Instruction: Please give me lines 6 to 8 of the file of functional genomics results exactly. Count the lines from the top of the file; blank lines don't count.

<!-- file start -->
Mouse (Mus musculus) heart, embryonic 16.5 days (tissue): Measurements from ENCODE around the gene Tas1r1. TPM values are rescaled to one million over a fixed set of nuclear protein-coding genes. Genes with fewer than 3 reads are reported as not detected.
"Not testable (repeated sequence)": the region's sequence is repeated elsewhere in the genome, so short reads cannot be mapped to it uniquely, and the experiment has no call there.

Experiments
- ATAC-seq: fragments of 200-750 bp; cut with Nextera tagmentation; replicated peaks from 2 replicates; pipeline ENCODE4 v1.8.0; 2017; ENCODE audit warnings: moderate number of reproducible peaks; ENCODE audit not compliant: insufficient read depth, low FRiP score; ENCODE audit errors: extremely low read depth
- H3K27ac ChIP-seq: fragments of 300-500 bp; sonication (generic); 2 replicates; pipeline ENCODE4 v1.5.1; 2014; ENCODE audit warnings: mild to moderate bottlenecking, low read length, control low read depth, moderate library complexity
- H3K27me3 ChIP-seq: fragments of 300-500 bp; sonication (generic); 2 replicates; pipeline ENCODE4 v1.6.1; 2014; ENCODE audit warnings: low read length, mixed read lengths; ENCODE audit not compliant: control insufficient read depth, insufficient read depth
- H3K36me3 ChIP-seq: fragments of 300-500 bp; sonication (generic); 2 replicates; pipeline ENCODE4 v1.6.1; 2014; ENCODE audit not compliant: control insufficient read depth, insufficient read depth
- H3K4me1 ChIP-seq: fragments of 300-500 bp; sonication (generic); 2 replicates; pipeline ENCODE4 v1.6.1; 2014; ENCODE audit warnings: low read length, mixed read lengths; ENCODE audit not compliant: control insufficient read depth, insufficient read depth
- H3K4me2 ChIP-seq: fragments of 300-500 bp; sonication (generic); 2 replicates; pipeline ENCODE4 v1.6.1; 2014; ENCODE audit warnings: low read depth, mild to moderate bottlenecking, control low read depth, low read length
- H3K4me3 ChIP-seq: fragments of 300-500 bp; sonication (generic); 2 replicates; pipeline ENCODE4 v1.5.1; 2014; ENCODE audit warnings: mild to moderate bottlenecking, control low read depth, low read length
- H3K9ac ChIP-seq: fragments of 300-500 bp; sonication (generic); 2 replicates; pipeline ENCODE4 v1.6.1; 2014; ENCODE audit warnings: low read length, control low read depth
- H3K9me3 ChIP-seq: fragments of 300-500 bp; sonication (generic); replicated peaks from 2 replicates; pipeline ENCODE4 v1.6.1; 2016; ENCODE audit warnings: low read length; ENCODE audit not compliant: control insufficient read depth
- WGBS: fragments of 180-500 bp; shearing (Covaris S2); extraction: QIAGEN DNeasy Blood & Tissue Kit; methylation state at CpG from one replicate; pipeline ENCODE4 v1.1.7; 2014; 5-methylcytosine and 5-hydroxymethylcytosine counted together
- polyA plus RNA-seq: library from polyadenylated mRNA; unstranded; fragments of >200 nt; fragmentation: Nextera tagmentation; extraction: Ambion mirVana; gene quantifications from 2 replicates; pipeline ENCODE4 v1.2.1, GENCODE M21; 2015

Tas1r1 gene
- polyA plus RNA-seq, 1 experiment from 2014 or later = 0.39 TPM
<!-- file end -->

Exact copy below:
- H3K27me3 ChIP-seq: fragments of 300-500 bp; sonication (generic); 2 replicates; pipeline ENCODE4 v1.6.1; 2014; ENCODE audit warnings: low read length, mixed read lengths; ENCODE audit not compliant: control insufficient read depth, insufficient read depth
- H3K36me3 ChIP-seq: fragments of 300-500 bp; sonication (generic); 2 replicates; pipeline ENCODE4 v1.6.1; 2014; ENCODE audit not compliant: control insufficient read depth, insufficient read depth
- H3K4me1 ChIP-seq: fragments of 300-500 bp; sonication (generic); 2 replicates; pipeline ENCODE4 v1.6.1; 2014; ENCODE audit warnings: low read length, mixed read lengths; ENCODE audit not compliant: control insufficient read depth, insufficient read depth